Costs News

17 February 2022
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Rule committee: Part 36 offers cannot be made on costs of detailed assessments

The Civil Procedure Rule Committee (CPRC) has decided against allowing part 36 offers to be made in relation to the costs of detailed assessment.

Last year, the CPRC’s lacuna sub-committee referred Master Leonard’s ruling in Best v Luton to the costs sub-committee for consideration after it was raised by the ACL.

While rule 47.20(4) permits part 36 offers in detailed assessments, Best v Luton held that it did not apply to subsequent assessments.

Master Leonard said that, if a part 36 offer could be made in these circumstances, it potentially opened the way to an indefinite cycle of part 36 offers and new detailed assessment proceedings.

The newly published minutes of the CPRC’s December meeting recorded that the costs sub-committee consulted with the Senior Costs Judge (SCJ), who said he and the other costs judges he consulted considered that the decision was “probably correct for the reasons given”.

The SCJ also argued that there was “no good reason” for CPR 47.20 to be amended. The minutes said: “It is not considered that there is a problem in practice and extending the part 36 regime to the costs of the detailed assessment process itself ‘would complicate matters hugely’.

“He also considers it would be a departure from the initially intended scope of the part 36 regime, which, he recalls, was not intended to address the costs of the detailed assessment process.”

The costs sub-committee concluded that the gap in the rules was “a deliberate one, not a lacuna”. It recommended no change, which the full CPRC agreed.

The CPRC also decided that the pilot of a new statement of costs for summary assessment will not be extended beyond 31 March 2022.

The costs sub-committee said the pilot has had very little take-up and there was “insufficient evidence to justify continuing the pilot”.

However, there was merit in considering some focused revision to form N260 to improve usability, a move which had the support of Master Cook, who chairs the forms sub-committee.

Finally, the minutes outlined the thinking behind the upcoming amendment to the rules on costs officers.

At the annual open meeting of the CPRC, there was a query which arose out of the ruling in PME v Scouts [2019] EWHC 3421 QB and [2019] EWHC B10 (Costs).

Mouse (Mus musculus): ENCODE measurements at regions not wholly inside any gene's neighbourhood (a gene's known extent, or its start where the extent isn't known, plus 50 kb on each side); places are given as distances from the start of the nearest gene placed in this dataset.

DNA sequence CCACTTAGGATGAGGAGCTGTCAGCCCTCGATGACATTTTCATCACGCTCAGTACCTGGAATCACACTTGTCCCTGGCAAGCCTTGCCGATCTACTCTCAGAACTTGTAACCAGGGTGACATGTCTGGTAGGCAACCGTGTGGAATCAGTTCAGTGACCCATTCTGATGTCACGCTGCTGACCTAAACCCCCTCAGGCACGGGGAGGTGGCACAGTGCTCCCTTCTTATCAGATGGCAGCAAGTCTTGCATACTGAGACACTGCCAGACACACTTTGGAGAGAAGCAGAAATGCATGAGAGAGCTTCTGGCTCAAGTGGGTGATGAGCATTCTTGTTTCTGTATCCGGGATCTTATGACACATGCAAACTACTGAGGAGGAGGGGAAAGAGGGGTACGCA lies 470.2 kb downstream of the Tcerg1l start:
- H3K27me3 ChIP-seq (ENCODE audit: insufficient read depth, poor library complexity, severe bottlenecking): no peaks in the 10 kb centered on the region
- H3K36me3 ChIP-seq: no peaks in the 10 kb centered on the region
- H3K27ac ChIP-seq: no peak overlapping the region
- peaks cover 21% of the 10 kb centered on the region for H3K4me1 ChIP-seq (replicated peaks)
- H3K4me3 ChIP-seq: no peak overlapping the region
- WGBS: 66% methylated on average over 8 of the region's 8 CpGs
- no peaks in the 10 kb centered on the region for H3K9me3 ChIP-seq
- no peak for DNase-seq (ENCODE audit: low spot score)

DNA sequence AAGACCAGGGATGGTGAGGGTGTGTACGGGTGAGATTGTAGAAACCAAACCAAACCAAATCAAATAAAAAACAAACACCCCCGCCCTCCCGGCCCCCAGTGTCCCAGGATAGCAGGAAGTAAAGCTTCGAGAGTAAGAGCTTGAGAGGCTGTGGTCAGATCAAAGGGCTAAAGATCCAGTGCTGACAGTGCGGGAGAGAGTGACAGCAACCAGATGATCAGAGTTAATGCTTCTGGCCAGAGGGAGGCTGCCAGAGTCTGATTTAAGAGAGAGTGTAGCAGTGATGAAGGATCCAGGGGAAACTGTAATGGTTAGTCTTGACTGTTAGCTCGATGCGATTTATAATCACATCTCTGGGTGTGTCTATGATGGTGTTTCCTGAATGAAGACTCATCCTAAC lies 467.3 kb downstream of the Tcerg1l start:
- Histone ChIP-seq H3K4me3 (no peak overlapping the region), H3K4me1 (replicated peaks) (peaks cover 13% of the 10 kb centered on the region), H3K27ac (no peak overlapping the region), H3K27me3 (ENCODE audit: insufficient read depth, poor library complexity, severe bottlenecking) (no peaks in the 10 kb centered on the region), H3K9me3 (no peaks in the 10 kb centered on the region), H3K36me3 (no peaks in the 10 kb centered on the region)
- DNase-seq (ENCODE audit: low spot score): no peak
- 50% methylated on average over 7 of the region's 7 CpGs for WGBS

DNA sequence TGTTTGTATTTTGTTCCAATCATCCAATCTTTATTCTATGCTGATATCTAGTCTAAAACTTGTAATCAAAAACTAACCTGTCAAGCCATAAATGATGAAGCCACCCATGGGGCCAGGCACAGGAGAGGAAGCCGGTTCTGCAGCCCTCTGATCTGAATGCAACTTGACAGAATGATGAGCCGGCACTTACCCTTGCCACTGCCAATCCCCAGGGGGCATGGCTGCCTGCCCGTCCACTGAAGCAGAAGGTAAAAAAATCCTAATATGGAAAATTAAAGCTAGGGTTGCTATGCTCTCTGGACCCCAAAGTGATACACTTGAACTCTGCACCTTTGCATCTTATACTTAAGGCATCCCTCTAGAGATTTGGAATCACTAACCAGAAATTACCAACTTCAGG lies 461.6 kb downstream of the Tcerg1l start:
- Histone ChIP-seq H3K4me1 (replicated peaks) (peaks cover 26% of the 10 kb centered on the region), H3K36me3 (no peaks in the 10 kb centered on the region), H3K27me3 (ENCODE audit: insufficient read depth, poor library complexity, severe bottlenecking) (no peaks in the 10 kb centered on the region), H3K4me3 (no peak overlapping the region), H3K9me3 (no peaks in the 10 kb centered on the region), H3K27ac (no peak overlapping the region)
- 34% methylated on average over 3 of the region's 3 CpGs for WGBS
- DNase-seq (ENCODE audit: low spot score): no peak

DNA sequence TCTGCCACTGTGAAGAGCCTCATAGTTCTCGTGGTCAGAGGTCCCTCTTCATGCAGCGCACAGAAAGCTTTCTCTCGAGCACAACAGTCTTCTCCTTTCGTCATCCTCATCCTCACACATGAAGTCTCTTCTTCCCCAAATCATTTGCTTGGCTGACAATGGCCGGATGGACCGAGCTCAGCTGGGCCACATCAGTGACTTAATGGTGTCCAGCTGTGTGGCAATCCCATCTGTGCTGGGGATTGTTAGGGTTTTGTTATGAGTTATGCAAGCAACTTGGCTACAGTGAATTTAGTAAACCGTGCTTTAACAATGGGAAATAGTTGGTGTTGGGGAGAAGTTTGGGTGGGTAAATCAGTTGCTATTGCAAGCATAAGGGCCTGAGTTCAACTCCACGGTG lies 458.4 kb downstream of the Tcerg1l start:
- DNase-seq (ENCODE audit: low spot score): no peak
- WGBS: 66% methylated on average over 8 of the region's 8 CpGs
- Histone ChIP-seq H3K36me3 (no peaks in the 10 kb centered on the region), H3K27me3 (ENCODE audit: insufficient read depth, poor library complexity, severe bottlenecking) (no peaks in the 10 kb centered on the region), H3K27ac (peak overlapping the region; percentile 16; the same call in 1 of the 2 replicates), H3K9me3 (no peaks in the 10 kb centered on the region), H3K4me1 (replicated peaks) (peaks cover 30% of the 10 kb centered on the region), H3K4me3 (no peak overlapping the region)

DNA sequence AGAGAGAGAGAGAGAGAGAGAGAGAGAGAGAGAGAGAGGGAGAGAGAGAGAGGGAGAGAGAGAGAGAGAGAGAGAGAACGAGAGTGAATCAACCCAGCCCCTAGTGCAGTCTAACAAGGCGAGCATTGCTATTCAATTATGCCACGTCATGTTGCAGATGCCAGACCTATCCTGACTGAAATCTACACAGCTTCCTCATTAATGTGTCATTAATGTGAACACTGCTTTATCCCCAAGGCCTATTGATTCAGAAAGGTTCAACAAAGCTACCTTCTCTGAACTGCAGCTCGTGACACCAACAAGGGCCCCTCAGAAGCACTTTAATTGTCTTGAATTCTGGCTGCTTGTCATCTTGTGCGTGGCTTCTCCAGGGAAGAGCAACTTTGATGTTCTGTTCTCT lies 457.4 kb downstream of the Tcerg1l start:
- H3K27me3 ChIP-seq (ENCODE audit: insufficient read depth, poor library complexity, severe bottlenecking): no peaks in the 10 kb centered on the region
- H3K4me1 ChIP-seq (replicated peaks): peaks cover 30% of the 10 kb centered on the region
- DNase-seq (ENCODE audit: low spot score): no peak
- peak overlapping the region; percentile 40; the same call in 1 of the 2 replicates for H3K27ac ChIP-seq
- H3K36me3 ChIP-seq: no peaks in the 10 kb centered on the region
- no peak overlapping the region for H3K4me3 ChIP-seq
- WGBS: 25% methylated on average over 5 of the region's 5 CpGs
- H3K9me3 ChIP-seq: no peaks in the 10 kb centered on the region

The receiving party was dissatisfied with elements of a provisional assessment carried out under CPR 47.15 by an authorised court officer (ACO) in the Senior Courts Costs Office (SCCO).

“Before Master Leonard, it was argued that the CPR did not give the power to ACOs to conduct provisional assessments at all. An appeal to Mr Justice Stewart followed.

“On appeal, the point was limited to an argument that an appeal from an ACO under CPR 47.21 was a rehearing of all the issues determined at the provisional assessment on the papers, rather than only the more limited points determined at the subsequent oral hearing held under CPR 47.15(7).

“Stewart J dismissed the appeal, holding that a party is entitled only to (a) an oral determination of those issues they have identified and (b) an appeal by way of re-hearing of the decision in relation only to those issues.”

The costs sub-committee, having consulted with the Senior Costs Judge, recommended as a result that “some clarificatory amendments be made to CPR 47.14(1) and PD47, so that they read more happily with the PME decision”.

The CPRC decided to amend CPR 47.3 by extending the prohibition on ACOs exercising sanctions to include a sanction under CPR 47.14 (1) and amend PD 47 so that it was “expressly consistent with the interpretation placed on it by Stewart J with regard to appeals from provisional assessments”.

Stewart J pointed out that the SCCO Guide (at paragraph 13.1) could be similarly amended, but this was outside the CPRC’s remit.

The CPRC said there was also no need to amend the definition of ‘Costs Officer’ in CPR 44.1, “notwithstanding the unfortunate potential confusion of the term with the usual shorthand for an ‘ACO’ in the SCCO. There is no obvious alternative synonym, the definition is clear and is now well-established.”

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